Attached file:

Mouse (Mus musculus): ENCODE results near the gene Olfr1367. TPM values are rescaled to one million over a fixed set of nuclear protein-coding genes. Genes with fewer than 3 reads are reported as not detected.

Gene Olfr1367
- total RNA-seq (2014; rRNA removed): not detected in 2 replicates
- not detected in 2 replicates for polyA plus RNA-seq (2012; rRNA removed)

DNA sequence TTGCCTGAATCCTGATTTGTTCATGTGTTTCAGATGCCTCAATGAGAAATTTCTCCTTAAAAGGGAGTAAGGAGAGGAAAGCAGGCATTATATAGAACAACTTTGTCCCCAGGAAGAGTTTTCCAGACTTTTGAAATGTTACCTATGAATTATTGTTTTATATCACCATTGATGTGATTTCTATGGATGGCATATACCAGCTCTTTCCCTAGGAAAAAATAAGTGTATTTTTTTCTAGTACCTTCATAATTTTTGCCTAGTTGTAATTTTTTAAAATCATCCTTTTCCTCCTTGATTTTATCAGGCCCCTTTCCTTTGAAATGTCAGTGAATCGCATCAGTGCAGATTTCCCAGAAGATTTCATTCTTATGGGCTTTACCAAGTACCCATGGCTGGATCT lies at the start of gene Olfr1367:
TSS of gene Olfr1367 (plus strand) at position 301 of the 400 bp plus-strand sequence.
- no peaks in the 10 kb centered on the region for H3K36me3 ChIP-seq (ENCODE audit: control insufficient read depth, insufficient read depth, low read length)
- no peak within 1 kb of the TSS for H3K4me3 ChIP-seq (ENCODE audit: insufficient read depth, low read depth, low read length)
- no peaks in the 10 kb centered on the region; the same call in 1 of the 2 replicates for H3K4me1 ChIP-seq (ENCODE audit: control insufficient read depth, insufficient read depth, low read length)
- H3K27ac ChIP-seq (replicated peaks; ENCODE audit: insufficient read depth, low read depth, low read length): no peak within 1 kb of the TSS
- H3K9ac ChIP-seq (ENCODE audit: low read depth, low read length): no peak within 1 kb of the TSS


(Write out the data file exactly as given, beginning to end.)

Mouse (Mus musculus): ENCODE results near the gene Olfr1367. TPM values are rescaled to one million over a fixed set of nuclear protein-coding genes. Genes with fewer than 3 reads are reported as not detected.

Gene Olfr1367
- total RNA-seq (2014; rRNA removed): not detected in 2 replicates
- not detected in 2 replicates for polyA plus RNA-seq (2012; rRNA removed)

DNA sequence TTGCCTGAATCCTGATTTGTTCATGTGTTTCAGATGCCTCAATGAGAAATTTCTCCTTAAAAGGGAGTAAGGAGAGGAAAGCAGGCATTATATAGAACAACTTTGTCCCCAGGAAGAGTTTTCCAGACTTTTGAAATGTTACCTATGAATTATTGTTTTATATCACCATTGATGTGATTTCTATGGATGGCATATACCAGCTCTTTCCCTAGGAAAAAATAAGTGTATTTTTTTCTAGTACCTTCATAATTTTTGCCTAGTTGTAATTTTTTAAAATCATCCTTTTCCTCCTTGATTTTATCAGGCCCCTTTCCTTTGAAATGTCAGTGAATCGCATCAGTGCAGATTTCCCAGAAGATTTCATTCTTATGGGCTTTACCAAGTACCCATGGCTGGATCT lies at the start of gene Olfr1367:
TSS of gene Olfr1367 (plus strand) at position 301 of the 400 bp plus-strand sequence.
- no peaks in the 10 kb centered on the region for H3K36me3 ChIP-seq (ENCODE audit: control insufficient read depth, insufficient read depth, low read length)
- no peak within 1 kb of the TSS for H3K4me3 ChIP-seq (ENCODE audit: insufficient read depth, low read depth, low read length)
- no peaks in the 10 kb centered on the region; the same call in 1 of the 2 replicates for H3K4me1 ChIP-seq (ENCODE audit: control insufficient read depth, insufficient read depth, low read length)
- H3K27ac ChIP-seq (replicated peaks; ENCODE audit: insufficient read depth, low read depth, low read length): no peak within 1 kb of the TSS
- H3K9ac ChIP-seq (ENCODE audit: low read depth, low read length): no peak within 1 kb of the TSS